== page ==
Oaxacan wood carvings have been around for less than 60 years, they have become one of the most popular folk art styles in Mexico. The monos de Madera or alebrijes as they are called in Spanish were originally created by carver Manuel Jimenez but soon became so popular that other people from his town and a few other communities in Oaxaca began carving to have an extra income. The economic boom created by the popularity of these colorful creatures has given many families the chance to have a better life in one of the poorest areas of the country.
In the 1940’s, with the construction of the Pan-American Highway, Oaxaca opened up to
tourism. Folk art stores were opened in Oaxca City and the Monte Alban archeological site and artisans finally had an outlet for their crafts.
Mach 21st marked the day of World Wood Day and International Day of Forests. This day highlighted wood as an eco-friendly and renewable biomaterial and raises awareness on the key role wood plays in a sustainable world through biodiversity and forest conservation.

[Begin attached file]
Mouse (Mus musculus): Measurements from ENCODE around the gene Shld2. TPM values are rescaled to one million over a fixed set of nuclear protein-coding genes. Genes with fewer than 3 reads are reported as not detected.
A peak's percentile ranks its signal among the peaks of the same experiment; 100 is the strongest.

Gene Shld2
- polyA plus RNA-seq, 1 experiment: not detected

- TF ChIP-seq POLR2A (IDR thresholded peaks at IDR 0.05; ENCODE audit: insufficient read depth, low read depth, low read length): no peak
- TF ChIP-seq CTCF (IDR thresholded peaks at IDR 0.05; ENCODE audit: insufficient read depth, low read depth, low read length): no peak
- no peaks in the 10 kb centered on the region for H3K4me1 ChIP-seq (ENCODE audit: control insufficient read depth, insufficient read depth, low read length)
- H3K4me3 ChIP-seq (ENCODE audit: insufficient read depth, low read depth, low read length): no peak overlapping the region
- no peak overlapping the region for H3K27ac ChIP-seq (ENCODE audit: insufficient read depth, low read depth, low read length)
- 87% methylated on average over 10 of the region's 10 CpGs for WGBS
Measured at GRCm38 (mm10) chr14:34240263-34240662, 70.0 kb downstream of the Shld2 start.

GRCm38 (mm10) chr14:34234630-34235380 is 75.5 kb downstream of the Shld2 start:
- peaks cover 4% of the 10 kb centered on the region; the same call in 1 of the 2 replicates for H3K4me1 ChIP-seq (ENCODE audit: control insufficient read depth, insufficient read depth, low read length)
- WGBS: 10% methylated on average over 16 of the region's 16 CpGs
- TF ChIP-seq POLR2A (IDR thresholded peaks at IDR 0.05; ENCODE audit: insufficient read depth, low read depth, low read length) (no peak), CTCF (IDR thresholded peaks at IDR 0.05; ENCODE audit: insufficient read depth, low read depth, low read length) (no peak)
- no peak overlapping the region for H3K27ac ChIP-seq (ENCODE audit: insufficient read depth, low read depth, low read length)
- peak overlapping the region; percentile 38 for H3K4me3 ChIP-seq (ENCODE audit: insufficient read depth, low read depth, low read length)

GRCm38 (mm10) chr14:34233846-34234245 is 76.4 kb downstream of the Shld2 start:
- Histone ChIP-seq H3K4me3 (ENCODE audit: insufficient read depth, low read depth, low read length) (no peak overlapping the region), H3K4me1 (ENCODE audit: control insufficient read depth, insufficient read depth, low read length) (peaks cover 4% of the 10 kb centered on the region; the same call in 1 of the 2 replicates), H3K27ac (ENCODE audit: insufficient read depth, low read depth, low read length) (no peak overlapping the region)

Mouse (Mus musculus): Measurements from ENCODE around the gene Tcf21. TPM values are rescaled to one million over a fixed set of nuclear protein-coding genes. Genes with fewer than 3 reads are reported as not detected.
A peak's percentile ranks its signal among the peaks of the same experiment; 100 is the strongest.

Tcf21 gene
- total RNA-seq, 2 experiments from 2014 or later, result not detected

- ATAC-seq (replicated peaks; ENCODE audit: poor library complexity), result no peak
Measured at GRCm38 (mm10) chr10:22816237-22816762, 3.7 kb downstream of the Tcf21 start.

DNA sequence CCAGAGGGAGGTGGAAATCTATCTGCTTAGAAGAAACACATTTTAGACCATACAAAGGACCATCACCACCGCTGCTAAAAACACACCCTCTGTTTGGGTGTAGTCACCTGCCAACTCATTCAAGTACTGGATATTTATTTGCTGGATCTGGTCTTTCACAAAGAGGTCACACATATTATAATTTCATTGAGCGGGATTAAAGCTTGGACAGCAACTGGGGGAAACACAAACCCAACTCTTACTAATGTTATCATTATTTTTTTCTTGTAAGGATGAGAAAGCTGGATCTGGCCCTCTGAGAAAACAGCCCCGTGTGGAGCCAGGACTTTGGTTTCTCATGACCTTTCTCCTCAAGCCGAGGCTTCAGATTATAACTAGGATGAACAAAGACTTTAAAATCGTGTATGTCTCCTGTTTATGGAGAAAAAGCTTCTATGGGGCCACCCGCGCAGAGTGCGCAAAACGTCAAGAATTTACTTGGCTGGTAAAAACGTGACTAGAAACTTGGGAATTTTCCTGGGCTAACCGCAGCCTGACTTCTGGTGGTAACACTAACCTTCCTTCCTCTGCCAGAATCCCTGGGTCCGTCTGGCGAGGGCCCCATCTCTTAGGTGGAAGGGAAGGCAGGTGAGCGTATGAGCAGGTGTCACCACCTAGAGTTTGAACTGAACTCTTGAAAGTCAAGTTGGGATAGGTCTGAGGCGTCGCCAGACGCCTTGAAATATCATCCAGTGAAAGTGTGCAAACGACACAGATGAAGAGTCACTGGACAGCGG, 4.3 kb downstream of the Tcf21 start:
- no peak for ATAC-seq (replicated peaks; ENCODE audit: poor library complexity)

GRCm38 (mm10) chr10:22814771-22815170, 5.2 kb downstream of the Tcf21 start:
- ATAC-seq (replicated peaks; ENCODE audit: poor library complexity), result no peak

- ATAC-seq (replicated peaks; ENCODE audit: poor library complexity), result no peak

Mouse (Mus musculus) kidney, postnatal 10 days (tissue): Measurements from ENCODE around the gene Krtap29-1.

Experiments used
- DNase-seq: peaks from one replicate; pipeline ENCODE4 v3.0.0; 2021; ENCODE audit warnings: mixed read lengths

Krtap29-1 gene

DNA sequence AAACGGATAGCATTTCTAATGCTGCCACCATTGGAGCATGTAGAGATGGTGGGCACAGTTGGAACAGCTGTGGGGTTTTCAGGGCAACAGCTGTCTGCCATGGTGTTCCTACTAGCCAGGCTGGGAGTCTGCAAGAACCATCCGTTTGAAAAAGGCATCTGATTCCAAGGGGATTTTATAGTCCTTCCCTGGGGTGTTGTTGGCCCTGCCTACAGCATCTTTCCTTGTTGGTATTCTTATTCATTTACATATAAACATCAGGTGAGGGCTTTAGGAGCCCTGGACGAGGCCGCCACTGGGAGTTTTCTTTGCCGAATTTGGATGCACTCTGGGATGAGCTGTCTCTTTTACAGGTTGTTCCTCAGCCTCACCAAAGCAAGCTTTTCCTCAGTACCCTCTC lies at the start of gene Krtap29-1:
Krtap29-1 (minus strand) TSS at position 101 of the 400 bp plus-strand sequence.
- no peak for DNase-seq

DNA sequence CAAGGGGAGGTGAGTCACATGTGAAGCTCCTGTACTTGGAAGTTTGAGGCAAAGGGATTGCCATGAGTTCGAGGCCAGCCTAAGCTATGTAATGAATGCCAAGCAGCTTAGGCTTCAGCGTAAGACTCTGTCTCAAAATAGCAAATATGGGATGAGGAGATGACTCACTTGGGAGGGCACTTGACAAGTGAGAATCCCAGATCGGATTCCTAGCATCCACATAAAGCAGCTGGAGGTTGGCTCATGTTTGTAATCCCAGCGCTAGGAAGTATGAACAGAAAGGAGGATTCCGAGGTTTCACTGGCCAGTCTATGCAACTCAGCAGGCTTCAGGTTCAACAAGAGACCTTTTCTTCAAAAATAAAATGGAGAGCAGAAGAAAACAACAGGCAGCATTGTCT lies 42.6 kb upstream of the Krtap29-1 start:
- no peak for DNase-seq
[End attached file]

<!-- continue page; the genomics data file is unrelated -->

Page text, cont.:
Quinta Mazatlan is proud to display an array of folk art pieces depicting this time honored tradition. The Folk Art Room features over 1,400 pieces of art from Ann Maddox Moore’s private collection. Long-time McAllen native, art collector, enthusiast and community supporter, Ann Moore has accumulated Mexican folk art for over 40 years. The detailed
work on each piece is exceptionally creative and shows the artistic ability of each artesian.
Want to learn more about the history of the area and Quinta Mazatlan? History tours are offered every Friday 10am -11am and are included in the General Admission fee: $2 Children under 12, $2 Seniors (65+) and $3 Adults. Free admission to members and children ages 4 years & below. For groups with 10 or more are required to call in advance and schedule a Private Tour.
Private bookings are available. Quinta Mazatlan is located at 600 Sunset Drive in McAllen, TX.